Halosulfuron-Methyl - Withdrawal of SLN Application for Sandea™ 11/01
New York State Department of Environmental Conservation
Division of Solid & Hazardous Materials
Bureau of Pesticides Management
Pesticide Product Registration Section
625 Broadway, Albany, New York 12233-7257
Phone 518-402-8768 FAX 518-402-9024
E-Mail: firstname.lastname@example.org. state. ny.us
November 8, 2001
RETURN RECEIPT REQUESTED
Ms. Jean Warholic
New York State Vegetable Growers Association, Inc.
P.O. Box 4256
Ithaca, NY 14852-4256
Dear Ms. Warholic:
Re: Withdrawal of Application for Special Local Needs (SLN) Labeling for Sandea™
Herbicide (EPA Reg. No. 10163-254) Use on Cucumbers
The New York State Department of Environmental Conservation (Department) acknowledges
withdrawal of your application, received May 23, 2001, to register a Special Local Needs
(SLN) label for Sandea™ Herbicide (EPA Reg. No. 10163-254) for use on cucumbers. As
requested in your withdrawal letter, dated August 21, 2001, options for remedying the
reservations for products containing the active ingredient halosulfuron-methyl are
Herbicides with the active ingredient halosulfuron-methyl were originally registered for
use in New York State over the objections of the Bureau of Habitat (BoH) of the Division
of Fish, Wildlife & Marine Resources. The BoH objected to the registration of these herbicides
because of the potential for toxicity to nontarget aquatic plants.
According to the United States Environmental Protection Agency (USEPA) Data Evaluation
Record (DER) of the 14-day toxicity test using Lemna gibba (duckweed), the EC50 for
halosulfuron-methyl was 0.042 μg/L (42 parts per trillion). The no observed effects
concentration was found to be 0.023 μg/L (23 parts per trillion). The BoH normally does
not put much confidence in the USEPA-mandated 14-day Lemna laboratory toxicity test,
because the endpoint for the test is statistically significantly reduced growth compared
to the growth of Lemna in controls. While this test can demonstrate the potential for
reduced growth by exposed plants, it ordinarily does not show that any significant long-term
ecological impacts actually result, or that exposed nontarget plants will not fully recover
and resume normal growth as soon as the exposure is terminated. However, in the case of
halosulfuron-methyl, the USEPA reviewer made the notation under the heading: Other
Significant Results, that: "Abnormal plant division was observed after day 9 in the
0.046, 0.091, 0.18, and 0.37 μg ai/L concentrations. Colony breakup and root destruction
was apparent by day 9 in the 0.18 ug ai/L treatment." That statement suggests that actual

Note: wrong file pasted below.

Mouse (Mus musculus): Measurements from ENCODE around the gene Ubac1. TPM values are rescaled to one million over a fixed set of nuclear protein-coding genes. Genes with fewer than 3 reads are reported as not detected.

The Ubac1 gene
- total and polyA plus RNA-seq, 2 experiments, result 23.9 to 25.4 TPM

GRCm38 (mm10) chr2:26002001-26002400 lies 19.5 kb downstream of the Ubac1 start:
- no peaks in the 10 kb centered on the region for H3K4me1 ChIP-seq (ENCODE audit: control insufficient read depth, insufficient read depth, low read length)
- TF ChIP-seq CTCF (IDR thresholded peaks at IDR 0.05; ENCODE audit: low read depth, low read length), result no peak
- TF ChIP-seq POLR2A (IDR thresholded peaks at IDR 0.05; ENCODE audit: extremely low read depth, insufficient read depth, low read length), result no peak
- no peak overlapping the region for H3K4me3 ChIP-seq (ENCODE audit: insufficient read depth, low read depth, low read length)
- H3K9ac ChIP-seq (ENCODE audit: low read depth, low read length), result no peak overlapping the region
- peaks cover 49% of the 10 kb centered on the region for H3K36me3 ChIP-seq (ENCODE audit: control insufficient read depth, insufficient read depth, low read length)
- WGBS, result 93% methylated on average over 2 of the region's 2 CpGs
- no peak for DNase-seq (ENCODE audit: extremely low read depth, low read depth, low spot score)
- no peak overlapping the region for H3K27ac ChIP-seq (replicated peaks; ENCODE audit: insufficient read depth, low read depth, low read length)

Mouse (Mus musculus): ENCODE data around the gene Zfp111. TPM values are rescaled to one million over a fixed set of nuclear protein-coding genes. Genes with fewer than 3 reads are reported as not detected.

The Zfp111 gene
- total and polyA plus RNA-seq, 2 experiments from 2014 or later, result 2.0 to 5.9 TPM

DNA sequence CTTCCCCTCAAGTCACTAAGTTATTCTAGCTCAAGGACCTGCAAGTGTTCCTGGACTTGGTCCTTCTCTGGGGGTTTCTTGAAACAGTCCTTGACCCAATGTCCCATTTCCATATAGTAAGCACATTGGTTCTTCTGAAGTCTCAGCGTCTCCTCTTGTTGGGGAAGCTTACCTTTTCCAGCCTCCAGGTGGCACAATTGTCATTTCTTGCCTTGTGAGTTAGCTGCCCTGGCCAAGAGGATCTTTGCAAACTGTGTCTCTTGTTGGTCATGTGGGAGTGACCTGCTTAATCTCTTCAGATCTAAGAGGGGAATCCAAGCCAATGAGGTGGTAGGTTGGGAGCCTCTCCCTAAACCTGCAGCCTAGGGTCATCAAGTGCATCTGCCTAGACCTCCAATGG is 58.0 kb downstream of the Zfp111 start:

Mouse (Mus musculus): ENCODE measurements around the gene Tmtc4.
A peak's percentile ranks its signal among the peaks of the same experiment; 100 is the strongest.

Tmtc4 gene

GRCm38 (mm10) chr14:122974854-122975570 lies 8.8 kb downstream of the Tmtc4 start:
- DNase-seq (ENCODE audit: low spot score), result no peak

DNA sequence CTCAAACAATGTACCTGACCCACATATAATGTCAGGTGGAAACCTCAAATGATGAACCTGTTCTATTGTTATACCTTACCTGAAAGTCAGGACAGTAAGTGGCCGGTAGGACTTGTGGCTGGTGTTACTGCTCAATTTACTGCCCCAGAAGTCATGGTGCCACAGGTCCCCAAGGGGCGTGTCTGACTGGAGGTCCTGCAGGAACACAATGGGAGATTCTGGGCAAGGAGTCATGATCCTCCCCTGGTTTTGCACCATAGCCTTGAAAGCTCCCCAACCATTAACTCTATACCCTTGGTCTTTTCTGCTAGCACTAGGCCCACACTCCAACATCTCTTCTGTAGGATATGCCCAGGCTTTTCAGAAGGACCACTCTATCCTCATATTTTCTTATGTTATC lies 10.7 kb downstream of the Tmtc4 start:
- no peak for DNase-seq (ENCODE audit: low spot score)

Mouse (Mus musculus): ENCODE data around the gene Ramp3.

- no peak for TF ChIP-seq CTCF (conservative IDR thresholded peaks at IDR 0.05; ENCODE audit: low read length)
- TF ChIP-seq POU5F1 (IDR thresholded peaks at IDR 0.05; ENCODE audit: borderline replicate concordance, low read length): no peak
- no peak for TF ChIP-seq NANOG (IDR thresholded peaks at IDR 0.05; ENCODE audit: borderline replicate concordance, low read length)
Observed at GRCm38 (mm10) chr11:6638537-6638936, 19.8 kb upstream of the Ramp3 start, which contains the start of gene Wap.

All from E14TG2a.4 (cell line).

damage beyond simple growth inhibition actually might occur from exposure of aquatic
macrophytes to halosulfuron-methyl.
Besides nontarget aquatic macrophyte toxicity, BoH is also concerned about the persistency
of halosulfuron-methyl. The solubility of halosulfuron-methyl is 1630 mg/l, and the Kow is
46.8. These characteristics indicate that halosulfuron-methyl can persist in solution in
the water column. According to USEPA DERs:
1) Hydrolysis of halosulfuron-methyl is pH dependent, with a hydrolytic half-life of
27 days at pH 5, 14 days at pH 7, and 0.75 days at pH 9.
2) Photolysis of halosulfuron-methyl occurred with an average half-life of 24 days.
3) The anaerobic metabolic degradation half-life for halosulfuron-methyl was 18-27 days.
4) Preliminary results of a field study showed that the levels of halosulfuron-methyl
dropped to < 0.5 ppb and remained at that level for 60 days, when the study was
apparently terminated. The use of "<" suggests that 0.5 ppb is the detection limit.
However, the 14-day LC50 for Lemna gibba is 0.042 ppb, which is an order of magnitude
below the above-stated detection limit.
5) No data regarding the aerobic metabolic degradation half-life are available.
The BoH is concerned that halosulfuron-methyl is persistent and toxic at labeled rates to
nontarget aquatic macrophytes exposed via runoff. The concerns identified by BoH regarding
the potential for adverse impacts to nontarget aquatic vegetation have never been
satisfactorily addressed. To resolve concerns, an applicant could:
1) Conduct a microcosm test with halosulfuron-methyl that showed after the compound had
dissipated from the water, normal growth of exposed aquatic plants resumed; or
2) Conduct a field surface water monitoring study in areas where halosulfuron-methyl
is used that examines impacts on growth of aquatic macrophytes as well as the
dissipation of halosulfuron-methyl in the aquatic environment.
The Department will classify an application to register an additional use of
halosulfuron-methyl as a major change in labeled (MCL) use pattern. Such an
application must include information which addresses the unanswered questions regarding
the potential for adverse impacts to nontarget aquatic vegetation. According to the BoH,
the best possible demonstration of the safety of halosulfuron-methyl is a microcosm test,
as described above.
If you have any questions, please contact me, at (518) 402-8788.
Maureen P. Serafini
Director, Bureau of Pesticides Management
Division of Solid & Hazardous Materials
cc: J. Bashford, Gowan Company